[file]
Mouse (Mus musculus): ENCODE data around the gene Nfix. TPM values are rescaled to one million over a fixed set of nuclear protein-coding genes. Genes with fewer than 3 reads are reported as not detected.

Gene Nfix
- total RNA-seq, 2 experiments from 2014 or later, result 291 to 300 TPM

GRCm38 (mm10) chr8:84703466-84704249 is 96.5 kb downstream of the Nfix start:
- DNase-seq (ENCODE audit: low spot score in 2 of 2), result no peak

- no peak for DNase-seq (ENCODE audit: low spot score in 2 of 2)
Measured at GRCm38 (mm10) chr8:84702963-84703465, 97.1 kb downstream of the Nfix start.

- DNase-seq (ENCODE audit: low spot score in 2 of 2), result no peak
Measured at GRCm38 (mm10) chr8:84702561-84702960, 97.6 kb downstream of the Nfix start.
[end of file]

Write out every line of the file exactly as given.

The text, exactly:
Mouse (Mus musculus): ENCODE data around the gene Nfix. TPM values are rescaled to one million over a fixed set of nuclear protein-coding genes. Genes with fewer than 3 reads are reported as not detected.

Gene Nfix
- total RNA-seq, 2 experiments from 2014 or later, result 291 to 300 TPM

GRCm38 (mm10) chr8:84703466-84704249 is 96.5 kb downstream of the Nfix start:
- DNase-seq (ENCODE audit: low spot score in 2 of 2), result no peak

- no peak for DNase-seq (ENCODE audit: low spot score in 2 of 2)
Measured at GRCm38 (mm10) chr8:84702963-84703465, 97.1 kb downstream of the Nfix start.

- DNase-seq (ENCODE audit: low spot score in 2 of 2), result no peak
Measured at GRCm38 (mm10) chr8:84702561-84702960, 97.6 kb downstream of the Nfix start.